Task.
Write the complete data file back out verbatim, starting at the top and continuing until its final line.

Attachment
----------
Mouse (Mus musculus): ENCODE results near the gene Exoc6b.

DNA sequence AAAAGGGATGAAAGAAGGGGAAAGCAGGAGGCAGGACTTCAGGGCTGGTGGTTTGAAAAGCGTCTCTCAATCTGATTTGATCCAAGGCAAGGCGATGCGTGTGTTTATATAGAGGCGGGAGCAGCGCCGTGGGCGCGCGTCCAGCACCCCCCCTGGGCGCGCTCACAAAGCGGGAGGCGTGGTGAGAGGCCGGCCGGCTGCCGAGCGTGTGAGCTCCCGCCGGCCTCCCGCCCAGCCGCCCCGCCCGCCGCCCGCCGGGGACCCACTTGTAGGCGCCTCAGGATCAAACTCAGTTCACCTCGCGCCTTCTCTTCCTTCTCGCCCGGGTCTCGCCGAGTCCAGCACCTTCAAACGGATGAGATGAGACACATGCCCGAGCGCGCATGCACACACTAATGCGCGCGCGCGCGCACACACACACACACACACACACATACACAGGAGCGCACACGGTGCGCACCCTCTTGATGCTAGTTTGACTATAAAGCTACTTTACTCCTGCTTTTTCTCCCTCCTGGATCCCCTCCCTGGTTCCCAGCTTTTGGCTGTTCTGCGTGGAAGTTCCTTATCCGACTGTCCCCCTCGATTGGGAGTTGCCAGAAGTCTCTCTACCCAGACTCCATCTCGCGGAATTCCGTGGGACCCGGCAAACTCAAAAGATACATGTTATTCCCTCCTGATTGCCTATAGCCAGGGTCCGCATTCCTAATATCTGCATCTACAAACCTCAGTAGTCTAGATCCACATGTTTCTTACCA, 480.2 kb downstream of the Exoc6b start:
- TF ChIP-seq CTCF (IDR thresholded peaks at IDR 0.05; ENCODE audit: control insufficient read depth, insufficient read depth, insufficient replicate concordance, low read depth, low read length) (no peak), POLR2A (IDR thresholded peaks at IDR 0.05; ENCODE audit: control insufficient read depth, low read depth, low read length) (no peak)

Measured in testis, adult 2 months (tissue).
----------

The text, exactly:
Mouse (Mus musculus): ENCODE results near the gene Exoc6b.

DNA sequence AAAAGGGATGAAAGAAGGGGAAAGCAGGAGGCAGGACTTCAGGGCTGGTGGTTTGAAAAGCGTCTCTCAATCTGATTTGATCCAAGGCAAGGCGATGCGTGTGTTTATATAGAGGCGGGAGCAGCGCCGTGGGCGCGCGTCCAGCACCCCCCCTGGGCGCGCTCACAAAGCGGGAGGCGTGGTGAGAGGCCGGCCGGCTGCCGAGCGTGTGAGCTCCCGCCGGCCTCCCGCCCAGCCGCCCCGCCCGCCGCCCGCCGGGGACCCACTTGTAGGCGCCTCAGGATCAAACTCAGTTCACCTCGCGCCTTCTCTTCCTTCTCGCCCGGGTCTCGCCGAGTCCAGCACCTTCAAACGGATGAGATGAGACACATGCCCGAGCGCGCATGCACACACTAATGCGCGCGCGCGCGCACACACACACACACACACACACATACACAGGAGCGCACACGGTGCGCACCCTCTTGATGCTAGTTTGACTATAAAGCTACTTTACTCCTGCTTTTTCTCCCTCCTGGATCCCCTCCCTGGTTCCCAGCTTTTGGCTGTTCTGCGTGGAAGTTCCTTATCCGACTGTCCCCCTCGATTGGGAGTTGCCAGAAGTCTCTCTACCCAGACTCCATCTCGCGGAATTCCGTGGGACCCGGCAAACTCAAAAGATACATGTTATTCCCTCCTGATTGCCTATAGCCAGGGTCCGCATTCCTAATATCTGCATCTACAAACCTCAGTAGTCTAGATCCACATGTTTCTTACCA, 480.2 kb downstream of the Exoc6b start:
- TF ChIP-seq CTCF (IDR thresholded peaks at IDR 0.05; ENCODE audit: control insufficient read depth, insufficient read depth, insufficient replicate concordance, low read depth, low read length) (no peak), POLR2A (IDR thresholded peaks at IDR 0.05; ENCODE audit: control insufficient read depth, low read depth, low read length) (no peak)

Measured in testis, adult 2 months (tissue).